BUSAN -- Universities need more governmental support to maintain and increase the quality of education and academic research as enrollment is expected to drop in line with Korea’s falling birthrate, university presidents attending a seminar said Friday.
Already many universities are suffering financial difficulties, they said, and the trouble will only deepen, with the number of high school graduates projected to shrink. It has reached a point where self-help efforts alone can’t ensure survival of universities, they said.
(Photo courtesy of the Korean Council for University Education)
“Financial conditions, education environments and research conditions of universities here are worsening each year despite our efforts to overcome difficulties in running the schools,” the council’s head and president of Dankook University Chang Ho-sung said at the two-day forum hosted by the Korean Council for University Education in the southeastern coastal city of Busan.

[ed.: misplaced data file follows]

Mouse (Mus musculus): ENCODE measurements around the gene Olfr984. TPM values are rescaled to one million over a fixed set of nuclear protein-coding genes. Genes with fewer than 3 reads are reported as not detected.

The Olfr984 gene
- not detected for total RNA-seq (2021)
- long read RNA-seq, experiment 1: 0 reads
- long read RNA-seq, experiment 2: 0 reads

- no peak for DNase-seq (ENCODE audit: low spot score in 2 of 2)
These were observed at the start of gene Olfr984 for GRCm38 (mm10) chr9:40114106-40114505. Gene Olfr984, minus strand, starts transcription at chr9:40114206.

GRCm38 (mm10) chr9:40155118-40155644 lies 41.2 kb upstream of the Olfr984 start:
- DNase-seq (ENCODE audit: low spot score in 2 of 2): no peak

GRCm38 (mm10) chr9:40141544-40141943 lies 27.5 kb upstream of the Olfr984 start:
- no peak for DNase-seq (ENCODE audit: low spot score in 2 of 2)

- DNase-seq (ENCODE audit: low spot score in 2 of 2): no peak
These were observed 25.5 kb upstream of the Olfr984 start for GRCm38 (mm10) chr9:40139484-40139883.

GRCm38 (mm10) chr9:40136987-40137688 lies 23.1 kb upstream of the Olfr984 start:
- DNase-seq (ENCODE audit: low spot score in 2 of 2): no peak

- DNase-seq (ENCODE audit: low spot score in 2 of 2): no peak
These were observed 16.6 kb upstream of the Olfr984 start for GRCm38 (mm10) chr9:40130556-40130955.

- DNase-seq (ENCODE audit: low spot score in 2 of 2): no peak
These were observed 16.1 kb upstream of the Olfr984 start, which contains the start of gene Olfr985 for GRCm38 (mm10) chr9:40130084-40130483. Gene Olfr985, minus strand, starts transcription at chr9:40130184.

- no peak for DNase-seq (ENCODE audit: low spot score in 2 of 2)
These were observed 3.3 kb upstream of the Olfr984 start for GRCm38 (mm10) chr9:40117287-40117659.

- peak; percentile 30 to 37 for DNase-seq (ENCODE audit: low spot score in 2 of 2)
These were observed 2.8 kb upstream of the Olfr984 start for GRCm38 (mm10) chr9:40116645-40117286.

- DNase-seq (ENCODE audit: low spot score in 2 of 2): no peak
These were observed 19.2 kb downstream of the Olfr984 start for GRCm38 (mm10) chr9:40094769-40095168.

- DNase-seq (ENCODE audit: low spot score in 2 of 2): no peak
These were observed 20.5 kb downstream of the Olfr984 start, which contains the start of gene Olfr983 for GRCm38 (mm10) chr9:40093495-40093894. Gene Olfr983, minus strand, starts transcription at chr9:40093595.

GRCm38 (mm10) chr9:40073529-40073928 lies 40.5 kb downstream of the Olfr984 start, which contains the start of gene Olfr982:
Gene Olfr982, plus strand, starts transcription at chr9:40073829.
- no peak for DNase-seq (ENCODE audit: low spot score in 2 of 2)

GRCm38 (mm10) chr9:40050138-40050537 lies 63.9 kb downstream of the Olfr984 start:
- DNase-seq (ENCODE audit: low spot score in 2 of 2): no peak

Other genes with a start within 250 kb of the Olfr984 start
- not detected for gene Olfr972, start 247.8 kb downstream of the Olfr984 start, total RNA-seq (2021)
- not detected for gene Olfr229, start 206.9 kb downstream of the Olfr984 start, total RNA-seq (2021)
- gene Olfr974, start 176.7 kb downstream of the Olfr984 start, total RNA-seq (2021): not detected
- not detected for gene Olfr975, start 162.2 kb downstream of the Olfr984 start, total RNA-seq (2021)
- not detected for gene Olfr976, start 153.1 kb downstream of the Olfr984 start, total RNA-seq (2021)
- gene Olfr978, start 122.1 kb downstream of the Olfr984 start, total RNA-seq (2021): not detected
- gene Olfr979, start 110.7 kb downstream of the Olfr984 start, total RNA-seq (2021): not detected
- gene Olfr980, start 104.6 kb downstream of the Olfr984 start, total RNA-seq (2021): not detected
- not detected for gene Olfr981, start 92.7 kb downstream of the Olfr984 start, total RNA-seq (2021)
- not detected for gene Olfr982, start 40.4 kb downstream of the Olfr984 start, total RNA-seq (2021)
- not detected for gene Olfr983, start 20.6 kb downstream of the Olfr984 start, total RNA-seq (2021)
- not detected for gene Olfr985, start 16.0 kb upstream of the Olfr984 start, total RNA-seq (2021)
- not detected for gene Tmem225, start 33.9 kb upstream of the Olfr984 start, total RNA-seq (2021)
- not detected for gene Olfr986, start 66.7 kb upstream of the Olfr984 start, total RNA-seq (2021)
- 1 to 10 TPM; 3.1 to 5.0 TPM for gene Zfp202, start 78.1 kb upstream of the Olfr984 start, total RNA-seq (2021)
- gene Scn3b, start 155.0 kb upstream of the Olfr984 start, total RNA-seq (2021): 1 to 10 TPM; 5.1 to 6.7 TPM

“Without the governmental support, universities cannot produce highly skilled manpower needed in the various sectors, this will affect the job market in the long run,” Chang added.
Sahmyook University head Kim Sung-ik also urged the government to enact a higher education financing law to address the difficulty.
“The college tuition cuts policy does not reflect rates of inflation, which led to colleges struggling to stem drops in overall enrollment fees. The government should come up with measures to finance them,” Kim added.
The proportion of government assistance for higher education expenses here accounts for 29.3 percent, about 40 percent point less than the Organization for Economic Cooperation and Development’s average 69.7 percent, according to its data.
By Bak Se-hwan (firstname.lastname@example.org)